“I have no special talents. I am only passionately curious.”
Explain how curiosity, inquisitiveness, and being a student of nurse colleagues’ experiences leads to understanding, appreciation, and ability to apply what was learned to one’s own career.
Identify the roles and benefits of mentoring and ways to establish an effective mentoring relationship.
Describe ways that the power of collaboration can support accomplishing significant goals.
The premise of this chapter is based on the belief that when we create meaningful relationships, we are poised to seamlessly transfer wisdom and are able to achieve our personal and professional goals faster, with fewer false starts, and with a greater sense of purpose, clarity, satisfaction, and accomplishment. At the same time, we are also contributing to the profession and/or science of nursing. As we address workforce transitions, those individuals leaving and others stepping into the roles that have been vacated, the impact and value of meaningful relationships become increasingly important. In this chapter, we identify and describe six strategies that foster the development of these significant relationships. We begin, however, by defining what a relationship is as it pertains to knowledge transfer.
RELATIONSHIPS IN THE CONTEXT OF KNOWLEDGE TRANSFER
The definition of relationship is broad and has several meanings. For the purposes of this chapter, a relationship encompasses connecting, associating, or being involved with another person for the purpose of creating strong bonds (The Free Dictionary, n.d.). These strong bonds are formed to accomplish specific goals, tasks, or purposes and may be either informal or formal.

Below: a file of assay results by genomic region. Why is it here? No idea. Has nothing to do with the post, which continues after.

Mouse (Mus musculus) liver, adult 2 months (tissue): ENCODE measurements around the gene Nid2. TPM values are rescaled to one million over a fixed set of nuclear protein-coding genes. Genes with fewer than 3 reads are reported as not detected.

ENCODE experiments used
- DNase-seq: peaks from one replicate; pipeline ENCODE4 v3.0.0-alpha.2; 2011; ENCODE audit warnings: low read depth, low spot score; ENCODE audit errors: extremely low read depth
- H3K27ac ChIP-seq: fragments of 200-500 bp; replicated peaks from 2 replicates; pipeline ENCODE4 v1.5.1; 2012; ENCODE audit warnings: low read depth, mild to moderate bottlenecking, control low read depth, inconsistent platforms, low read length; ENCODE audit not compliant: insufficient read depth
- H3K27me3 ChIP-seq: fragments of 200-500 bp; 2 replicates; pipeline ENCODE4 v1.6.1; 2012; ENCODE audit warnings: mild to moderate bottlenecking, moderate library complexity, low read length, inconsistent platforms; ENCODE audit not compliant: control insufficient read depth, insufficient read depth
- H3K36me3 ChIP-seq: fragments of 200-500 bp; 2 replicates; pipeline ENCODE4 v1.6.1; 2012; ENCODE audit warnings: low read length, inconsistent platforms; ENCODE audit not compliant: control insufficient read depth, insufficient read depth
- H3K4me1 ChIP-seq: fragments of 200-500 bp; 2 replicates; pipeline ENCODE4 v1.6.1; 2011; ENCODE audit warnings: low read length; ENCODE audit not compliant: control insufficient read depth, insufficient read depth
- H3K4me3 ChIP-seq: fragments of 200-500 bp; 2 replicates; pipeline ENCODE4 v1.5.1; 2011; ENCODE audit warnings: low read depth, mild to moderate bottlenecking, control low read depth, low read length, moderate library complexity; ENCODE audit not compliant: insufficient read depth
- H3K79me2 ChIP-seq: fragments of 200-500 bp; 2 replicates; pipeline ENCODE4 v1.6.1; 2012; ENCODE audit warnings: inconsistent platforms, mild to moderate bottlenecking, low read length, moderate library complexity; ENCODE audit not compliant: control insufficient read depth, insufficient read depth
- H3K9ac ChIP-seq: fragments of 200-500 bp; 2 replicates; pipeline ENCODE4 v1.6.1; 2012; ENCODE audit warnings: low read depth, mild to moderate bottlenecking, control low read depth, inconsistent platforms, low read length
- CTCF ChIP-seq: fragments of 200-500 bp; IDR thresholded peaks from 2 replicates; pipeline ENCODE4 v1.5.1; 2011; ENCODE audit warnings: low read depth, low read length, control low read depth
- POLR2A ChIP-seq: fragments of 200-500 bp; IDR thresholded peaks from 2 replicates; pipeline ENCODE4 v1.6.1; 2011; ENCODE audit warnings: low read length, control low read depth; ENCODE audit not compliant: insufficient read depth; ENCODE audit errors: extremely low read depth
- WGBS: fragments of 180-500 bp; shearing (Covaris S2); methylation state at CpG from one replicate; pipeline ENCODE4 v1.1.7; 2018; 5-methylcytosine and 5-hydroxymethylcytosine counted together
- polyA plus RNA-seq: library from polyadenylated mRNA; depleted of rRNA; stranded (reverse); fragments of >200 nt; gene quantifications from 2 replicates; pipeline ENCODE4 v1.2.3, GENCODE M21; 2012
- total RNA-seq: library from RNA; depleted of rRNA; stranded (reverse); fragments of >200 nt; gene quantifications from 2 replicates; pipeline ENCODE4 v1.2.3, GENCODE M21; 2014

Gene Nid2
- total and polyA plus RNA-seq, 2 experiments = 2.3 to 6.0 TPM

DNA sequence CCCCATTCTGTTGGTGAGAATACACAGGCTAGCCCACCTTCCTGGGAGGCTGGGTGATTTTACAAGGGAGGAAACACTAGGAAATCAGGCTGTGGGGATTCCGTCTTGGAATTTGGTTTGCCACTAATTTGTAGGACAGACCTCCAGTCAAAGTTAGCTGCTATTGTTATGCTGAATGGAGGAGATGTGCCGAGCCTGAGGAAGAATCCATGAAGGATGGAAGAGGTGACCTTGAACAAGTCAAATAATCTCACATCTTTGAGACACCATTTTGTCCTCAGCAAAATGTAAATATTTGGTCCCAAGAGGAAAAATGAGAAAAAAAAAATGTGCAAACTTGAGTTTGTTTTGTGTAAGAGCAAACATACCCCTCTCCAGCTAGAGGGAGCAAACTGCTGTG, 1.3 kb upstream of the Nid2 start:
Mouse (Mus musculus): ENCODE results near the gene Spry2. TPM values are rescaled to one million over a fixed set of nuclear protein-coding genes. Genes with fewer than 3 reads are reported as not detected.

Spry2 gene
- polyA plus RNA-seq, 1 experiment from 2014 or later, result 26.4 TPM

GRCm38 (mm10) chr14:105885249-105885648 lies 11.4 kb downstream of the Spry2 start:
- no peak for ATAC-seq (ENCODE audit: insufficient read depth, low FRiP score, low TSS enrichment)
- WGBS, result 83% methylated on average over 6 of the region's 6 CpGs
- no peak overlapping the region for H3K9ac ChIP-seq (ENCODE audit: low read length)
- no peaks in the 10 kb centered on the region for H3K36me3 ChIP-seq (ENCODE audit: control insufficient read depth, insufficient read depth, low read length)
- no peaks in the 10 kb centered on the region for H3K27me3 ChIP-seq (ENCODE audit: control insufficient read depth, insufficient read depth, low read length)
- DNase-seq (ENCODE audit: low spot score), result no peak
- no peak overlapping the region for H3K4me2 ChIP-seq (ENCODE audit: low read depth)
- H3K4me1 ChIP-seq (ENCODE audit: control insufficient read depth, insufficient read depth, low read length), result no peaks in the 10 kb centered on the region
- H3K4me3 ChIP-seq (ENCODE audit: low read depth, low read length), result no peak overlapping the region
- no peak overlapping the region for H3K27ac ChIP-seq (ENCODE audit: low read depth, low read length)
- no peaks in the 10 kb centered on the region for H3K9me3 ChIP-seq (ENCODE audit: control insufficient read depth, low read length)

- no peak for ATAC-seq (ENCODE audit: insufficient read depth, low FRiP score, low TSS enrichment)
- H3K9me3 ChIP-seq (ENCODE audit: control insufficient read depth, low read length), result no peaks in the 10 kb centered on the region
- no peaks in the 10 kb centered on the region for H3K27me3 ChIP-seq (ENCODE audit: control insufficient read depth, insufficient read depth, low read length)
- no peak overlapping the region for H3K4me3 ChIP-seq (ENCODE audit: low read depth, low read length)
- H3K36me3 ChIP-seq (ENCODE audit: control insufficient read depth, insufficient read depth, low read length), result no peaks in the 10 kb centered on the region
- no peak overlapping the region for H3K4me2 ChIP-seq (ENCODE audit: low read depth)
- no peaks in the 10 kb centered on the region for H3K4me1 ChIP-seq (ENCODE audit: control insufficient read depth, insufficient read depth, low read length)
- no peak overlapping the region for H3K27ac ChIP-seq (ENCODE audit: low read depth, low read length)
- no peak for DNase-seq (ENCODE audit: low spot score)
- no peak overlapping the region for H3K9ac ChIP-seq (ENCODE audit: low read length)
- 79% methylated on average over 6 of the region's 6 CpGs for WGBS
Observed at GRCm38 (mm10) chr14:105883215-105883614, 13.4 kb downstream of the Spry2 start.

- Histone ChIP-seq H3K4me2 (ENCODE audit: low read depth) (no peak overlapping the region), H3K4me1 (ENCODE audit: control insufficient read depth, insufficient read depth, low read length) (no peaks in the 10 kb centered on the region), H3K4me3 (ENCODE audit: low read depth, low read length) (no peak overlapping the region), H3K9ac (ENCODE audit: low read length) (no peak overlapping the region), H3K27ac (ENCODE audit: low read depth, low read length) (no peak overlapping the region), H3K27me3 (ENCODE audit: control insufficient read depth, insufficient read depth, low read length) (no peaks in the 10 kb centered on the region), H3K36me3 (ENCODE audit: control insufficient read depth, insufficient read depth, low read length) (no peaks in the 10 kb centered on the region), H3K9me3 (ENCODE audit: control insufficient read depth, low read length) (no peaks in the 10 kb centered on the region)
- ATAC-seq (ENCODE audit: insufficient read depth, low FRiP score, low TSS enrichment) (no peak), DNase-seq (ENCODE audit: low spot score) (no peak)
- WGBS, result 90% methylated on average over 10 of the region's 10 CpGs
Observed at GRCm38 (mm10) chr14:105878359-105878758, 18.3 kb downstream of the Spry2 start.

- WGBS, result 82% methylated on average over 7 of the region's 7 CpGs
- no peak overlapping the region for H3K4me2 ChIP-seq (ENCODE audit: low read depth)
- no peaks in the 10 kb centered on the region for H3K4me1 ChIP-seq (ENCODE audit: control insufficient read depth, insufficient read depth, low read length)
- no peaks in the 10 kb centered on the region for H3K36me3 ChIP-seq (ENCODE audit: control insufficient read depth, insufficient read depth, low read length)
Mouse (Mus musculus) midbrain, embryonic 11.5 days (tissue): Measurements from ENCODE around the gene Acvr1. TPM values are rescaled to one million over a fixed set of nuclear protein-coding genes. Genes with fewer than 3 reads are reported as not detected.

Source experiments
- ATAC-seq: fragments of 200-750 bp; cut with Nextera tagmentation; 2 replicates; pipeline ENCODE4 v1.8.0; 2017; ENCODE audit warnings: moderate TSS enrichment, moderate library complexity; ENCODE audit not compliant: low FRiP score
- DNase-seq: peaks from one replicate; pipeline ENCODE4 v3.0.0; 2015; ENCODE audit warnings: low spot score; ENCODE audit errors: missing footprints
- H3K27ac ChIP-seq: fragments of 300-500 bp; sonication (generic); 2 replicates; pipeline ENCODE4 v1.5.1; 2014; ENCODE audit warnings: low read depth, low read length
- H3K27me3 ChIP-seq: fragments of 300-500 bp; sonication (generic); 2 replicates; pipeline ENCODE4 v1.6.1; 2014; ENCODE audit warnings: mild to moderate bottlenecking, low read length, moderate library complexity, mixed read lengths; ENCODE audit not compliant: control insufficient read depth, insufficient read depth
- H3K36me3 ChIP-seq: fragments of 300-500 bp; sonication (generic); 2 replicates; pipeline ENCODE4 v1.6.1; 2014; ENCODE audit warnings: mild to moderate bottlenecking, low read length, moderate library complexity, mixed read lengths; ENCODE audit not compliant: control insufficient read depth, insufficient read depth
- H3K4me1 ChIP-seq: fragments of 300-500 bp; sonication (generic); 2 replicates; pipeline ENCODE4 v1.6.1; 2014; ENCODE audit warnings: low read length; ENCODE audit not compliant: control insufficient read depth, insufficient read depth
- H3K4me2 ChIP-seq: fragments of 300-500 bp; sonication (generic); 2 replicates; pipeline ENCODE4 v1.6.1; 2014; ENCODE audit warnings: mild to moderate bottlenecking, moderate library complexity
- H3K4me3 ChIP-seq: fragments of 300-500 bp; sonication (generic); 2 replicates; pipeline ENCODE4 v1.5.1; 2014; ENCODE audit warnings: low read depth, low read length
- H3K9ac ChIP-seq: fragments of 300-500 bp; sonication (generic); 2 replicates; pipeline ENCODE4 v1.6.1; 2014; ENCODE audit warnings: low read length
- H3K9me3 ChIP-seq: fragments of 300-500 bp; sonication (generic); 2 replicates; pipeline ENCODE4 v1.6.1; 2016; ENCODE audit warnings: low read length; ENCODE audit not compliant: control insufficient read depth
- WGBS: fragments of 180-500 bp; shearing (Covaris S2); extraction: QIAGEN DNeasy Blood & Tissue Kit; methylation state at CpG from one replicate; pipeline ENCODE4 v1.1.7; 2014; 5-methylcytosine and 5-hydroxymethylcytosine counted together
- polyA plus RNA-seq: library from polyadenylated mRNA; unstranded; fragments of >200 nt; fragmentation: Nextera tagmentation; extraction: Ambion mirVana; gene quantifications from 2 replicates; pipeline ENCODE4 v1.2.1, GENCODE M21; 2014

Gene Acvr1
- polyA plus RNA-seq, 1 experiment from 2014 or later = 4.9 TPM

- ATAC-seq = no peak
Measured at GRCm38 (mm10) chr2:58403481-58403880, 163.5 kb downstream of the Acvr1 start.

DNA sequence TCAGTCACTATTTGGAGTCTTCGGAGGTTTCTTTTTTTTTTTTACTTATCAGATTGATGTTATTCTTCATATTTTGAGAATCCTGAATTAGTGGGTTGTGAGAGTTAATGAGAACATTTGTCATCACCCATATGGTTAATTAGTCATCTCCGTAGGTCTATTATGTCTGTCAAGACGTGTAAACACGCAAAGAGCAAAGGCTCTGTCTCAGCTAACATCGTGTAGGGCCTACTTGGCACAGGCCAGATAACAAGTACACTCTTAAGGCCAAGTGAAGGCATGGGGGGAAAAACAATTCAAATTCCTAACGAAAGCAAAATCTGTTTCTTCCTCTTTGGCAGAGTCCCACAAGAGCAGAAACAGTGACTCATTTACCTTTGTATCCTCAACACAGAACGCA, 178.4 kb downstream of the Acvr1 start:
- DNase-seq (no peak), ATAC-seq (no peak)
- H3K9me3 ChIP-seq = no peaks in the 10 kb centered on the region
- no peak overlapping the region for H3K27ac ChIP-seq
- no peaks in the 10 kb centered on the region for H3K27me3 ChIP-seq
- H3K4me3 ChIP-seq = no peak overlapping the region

It’s important to consider, from the perspectives of both nurse professionals—the retiring nurse executive and the early-career nurse—what connects or binds each party in the relationship:
What is each giving up and/or gaining?
What does each participant want/need from the other party?
How can each ensure that individual needs and expectations are addressed?
It’s also important to identify the elements that create an effective, trusting relationship. We used the following assumptions to guide the development of this chapter:
The retiring nurse professional has something to share and contribute to the profession of nursing, the discipline, and often to the organization.
The receiving nurse professional is interested in learning what is being shared/contributed.
Personal relationships provide greater opportunity for sharing wisdom than what can be gleaned from academic/formal learning.
There is no substitute for experience.
Opening doors for those receiving information creates awareness for them regarding the current state of their knowledge—“I don’t know what I don’t know.”
STRATEGIES FOR KNOWLEDGE TRANSFER
We have identified six strategies to support the development of relationships for the purposes of supporting integration across the generations. The six strategies are as follows:
Collaboration and wisdom ...